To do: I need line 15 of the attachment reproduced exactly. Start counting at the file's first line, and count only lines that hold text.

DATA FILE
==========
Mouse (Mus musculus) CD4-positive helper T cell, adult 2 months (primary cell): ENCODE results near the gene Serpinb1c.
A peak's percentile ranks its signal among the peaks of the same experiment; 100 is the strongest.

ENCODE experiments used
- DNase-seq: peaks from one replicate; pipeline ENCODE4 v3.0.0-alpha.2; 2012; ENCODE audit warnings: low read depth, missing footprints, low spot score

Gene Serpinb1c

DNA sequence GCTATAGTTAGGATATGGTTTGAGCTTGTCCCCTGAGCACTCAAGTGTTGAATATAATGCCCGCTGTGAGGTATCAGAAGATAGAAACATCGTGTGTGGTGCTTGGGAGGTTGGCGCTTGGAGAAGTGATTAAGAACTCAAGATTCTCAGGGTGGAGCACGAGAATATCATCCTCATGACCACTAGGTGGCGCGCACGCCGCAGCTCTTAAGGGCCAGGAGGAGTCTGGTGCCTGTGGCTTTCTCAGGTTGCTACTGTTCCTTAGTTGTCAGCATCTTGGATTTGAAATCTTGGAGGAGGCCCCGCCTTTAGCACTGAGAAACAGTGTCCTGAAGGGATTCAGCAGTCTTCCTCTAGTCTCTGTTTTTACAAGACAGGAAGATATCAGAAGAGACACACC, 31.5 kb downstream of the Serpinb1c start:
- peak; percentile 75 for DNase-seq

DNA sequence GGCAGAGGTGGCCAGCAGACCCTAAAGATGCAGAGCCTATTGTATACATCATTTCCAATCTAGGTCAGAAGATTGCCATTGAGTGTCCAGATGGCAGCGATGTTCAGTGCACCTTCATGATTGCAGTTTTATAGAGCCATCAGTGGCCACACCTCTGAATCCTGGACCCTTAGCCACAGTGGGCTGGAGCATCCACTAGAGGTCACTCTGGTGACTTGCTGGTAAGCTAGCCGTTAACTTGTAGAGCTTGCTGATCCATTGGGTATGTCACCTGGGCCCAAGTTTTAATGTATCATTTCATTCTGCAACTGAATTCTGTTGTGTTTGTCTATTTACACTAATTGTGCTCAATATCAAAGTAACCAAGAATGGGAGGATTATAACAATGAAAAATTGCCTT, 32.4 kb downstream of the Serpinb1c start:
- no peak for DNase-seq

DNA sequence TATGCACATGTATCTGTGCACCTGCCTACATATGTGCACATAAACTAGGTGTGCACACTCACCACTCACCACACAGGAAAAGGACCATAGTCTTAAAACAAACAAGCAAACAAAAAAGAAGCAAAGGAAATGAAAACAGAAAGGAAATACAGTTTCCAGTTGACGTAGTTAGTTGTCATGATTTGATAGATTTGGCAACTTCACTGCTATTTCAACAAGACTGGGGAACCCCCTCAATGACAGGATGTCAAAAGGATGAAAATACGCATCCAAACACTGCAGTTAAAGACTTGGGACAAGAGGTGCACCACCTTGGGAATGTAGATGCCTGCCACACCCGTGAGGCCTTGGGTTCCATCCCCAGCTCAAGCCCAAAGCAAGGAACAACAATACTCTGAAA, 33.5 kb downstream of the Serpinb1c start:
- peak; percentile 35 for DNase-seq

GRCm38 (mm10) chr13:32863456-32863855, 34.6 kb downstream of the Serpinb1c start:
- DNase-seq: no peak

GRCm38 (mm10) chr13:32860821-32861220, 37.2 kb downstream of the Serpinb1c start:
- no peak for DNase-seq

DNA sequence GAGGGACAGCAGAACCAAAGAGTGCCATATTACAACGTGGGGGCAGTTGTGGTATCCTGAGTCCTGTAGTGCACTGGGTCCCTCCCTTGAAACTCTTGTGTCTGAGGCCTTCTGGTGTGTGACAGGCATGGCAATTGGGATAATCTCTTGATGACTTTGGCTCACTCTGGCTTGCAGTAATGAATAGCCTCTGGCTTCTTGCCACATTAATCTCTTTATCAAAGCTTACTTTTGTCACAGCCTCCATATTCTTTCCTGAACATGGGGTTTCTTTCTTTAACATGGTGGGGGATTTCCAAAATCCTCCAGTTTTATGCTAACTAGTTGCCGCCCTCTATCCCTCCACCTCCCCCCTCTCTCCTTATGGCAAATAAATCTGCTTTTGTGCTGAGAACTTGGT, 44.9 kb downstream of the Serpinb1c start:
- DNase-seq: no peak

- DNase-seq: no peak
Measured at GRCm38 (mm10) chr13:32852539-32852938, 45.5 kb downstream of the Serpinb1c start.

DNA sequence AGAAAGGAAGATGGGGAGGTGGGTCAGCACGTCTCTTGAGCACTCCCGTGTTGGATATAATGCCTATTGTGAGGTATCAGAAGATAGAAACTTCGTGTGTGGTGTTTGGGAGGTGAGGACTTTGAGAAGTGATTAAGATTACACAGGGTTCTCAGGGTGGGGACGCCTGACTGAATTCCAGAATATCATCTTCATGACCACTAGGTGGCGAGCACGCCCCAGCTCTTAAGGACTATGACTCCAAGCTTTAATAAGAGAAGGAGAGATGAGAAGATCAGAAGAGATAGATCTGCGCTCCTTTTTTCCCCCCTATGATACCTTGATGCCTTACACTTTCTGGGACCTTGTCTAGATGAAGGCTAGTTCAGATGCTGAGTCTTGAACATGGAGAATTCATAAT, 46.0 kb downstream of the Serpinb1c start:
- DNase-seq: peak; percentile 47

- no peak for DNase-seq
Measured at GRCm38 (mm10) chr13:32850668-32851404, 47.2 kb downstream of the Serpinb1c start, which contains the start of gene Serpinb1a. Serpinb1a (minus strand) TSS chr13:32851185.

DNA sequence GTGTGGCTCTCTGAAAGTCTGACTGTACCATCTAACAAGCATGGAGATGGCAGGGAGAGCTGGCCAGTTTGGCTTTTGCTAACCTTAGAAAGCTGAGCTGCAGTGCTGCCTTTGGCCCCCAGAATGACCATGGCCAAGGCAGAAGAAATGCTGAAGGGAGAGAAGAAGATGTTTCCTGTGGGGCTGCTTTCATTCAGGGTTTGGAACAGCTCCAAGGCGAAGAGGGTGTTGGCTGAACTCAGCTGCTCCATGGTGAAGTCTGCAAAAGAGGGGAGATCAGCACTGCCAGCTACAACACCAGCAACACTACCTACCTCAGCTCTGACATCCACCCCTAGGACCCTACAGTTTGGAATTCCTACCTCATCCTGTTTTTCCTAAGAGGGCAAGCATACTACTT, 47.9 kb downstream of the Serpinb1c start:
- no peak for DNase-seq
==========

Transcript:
- no peak for DNase-seq